Now if we run ‘grunt test’ we should get an error saying “Error: Unknown provider: ProfileServiceProvider <- ProfileService” since our ProfileService does not actually exist yet. Lets fix that.

  • Development Flow - Coding: Since our application is still small, we will keep working on our app.coffee. Only fix the problem you have in front of you. Lets add a new service.
angular.module("myStoreApp").service "profileService", [ ->

       login: ()->

   ]

We created a service and gave it a public method called ‘login. ‘Run ‘grunt test’ again and our tests are back to green.

  • Development Flow - Unit Test: Lets add another failing test.
it "should login user with username and password", ->
       profile = profileService.login("myUser", "myPassword")
       expect(profile.fullName).toBe("Santiago Esteva")
  • Development Flow - Coding: We will provide an implementation to our login method. Pay special attention to our public vs private functions.
angular.module("myStoreApp").service "profileService", [ ->

       # private functions
       retrieveProfile = (user, password)->
         profile =
           fullName: "Santiago Esteva"

       # public functions
       login: retrieveProfile

   ]

Lets run ‘grunt test’ again. All tests should be green now. Lets pause for a second. What if we want to see the JS generated for our service? Go to .tmp/scripts and open app.js and lets take a look at the profileService.

  • Development Flow - Unit Test: Lets add another failing test.
it "should login user with username and password", ->
       profile = profileService.login("myUser", "myPassword")
       expect(profile.fullName).toBe("Santiago Esteva")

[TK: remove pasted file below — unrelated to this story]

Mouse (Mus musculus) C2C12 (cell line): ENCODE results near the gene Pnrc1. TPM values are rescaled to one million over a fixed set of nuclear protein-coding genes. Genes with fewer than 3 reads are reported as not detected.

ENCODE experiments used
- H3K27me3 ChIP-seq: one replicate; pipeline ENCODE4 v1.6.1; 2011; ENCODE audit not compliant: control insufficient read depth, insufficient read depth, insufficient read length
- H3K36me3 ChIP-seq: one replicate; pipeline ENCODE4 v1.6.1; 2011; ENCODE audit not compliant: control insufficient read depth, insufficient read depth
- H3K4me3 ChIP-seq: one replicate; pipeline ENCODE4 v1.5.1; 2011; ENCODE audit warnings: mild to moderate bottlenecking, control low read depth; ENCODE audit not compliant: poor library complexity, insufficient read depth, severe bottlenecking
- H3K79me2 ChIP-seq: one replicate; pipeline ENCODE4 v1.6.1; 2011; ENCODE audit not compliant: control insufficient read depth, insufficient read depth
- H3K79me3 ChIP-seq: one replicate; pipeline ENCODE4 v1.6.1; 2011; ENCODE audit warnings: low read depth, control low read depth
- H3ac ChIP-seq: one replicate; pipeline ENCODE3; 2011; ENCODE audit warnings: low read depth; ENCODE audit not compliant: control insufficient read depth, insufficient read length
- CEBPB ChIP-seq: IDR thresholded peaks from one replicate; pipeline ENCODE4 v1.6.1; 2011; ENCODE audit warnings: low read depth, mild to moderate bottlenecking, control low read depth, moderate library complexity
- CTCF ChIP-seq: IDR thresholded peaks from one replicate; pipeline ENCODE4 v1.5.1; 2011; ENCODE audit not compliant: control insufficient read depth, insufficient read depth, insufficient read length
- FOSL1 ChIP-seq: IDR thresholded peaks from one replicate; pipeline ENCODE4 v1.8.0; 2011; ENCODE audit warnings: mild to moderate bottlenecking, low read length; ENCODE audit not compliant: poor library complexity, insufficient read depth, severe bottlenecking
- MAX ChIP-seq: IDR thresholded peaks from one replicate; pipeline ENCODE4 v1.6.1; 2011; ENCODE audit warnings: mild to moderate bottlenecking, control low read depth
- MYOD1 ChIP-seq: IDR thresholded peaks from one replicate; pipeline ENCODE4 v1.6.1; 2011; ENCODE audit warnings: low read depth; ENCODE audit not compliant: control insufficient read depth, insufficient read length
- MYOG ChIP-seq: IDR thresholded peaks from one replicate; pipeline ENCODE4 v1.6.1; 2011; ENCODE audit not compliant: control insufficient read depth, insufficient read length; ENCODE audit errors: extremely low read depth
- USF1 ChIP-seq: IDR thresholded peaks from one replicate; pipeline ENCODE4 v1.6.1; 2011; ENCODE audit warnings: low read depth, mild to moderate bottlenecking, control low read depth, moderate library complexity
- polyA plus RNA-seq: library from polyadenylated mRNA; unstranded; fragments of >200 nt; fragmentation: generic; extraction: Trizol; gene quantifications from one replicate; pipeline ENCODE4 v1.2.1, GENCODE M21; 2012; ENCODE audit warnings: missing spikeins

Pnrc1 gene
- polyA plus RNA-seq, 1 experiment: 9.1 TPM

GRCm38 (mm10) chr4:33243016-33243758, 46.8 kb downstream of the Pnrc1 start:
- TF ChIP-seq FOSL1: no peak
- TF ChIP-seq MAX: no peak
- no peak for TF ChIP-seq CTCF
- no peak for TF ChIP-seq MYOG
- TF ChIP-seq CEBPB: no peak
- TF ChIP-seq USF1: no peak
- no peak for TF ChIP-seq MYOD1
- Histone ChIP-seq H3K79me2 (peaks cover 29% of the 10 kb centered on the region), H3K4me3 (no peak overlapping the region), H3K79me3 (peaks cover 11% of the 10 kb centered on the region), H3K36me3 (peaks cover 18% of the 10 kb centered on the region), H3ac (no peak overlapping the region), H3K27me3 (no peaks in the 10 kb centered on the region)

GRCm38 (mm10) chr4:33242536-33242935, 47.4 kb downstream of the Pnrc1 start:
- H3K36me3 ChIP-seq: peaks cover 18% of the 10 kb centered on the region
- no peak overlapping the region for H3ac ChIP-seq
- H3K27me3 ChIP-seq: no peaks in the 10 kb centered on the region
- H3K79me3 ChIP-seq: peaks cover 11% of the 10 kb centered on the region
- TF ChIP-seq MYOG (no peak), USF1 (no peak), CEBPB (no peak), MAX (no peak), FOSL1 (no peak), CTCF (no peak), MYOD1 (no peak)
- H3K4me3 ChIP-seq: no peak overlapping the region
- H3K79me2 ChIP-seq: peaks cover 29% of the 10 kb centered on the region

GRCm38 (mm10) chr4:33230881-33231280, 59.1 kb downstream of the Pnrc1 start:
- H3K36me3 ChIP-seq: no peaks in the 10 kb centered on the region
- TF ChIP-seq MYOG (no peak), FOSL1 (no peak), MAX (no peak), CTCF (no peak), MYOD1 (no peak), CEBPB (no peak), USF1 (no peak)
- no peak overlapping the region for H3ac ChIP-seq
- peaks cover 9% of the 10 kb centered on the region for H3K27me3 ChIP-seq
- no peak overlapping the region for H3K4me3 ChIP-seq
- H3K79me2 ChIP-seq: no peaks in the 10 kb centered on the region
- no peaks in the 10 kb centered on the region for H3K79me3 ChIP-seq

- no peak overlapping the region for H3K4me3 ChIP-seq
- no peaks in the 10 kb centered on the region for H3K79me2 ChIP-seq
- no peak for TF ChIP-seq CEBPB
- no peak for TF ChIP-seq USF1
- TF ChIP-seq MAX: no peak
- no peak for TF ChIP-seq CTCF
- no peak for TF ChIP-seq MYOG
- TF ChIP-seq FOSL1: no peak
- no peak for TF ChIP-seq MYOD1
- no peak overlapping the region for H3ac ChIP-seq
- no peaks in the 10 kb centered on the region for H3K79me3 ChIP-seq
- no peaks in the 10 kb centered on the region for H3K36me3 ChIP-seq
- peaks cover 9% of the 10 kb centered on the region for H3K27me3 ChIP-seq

it "should login any user with username and password and return the fullName", ->
       profile = profileService.login("anotherUser", "hisPassword")
       expect(profile.fullName).toBe("John Doe")

When running the tests you will see “Expected ‘Santiago Esteva’ to be ‘John Doe’.”

  • Development Flow - Coding: We will need to make a few changes to fix this one. Lets start

    Im going to start providing a fake persistance layer, somewhere where we can retrieve the profile based on user/pass. We are going to use the object of type Constant. In our app.coffee

angular.module("myStoreApp").constant "myFakeDb",

     profiles: [
       user: "myUser"
       password: "myPassword"
       fullName: "Santiago Esteva"
     ,
       user: "anotherUser"
       password: "hisPassword"
       fullName: "John Doe"
     ]

In our profileService we want to include the constants as our fake DB and query it looking for that profile that matches our user/pass.

retrieveProfile = (user, password)->
       matchedProfile = undefined

       angular.forEach myFakeDb.profiles, (profile, key)->
           if profile.user is user then matchedProfile = profile

       return matchedProfile
  • Development Flow - Unit Test: Next move is to provide the logic in our controller so it queries the ProfileService with the user/pass provided by the user. Lets open our loginControllerSpec.coffee. We need to make sure that after the form was submitted, the profile service was queried and then the location was changed to the welcome page.

    We add a local instance of the profile service in our test

loginController = scope = location = profileService = undefined

We add profileService to our inject statement. Angular removed the underscores and injects a version of our ProfileService. Then assign the service to our local instance. Then we create a spy on the service’s function called login. A spy is an object that will intercept that call and it will provide control to us to verify it was called, inject a canned response and other convenient methods.

# Initialize the controller
   beforeEach inject ($controller, $rootScope, $location, _profileService_) ->
       location = $location
       scope = $rootScope.$new()

       # The injector unwraps the underscores (_) from around the parameter names when matching
       profileService = _profileService_

       loginController = $controller "loginController",
           $scope: scope

   describe "When clicking the submit button", ->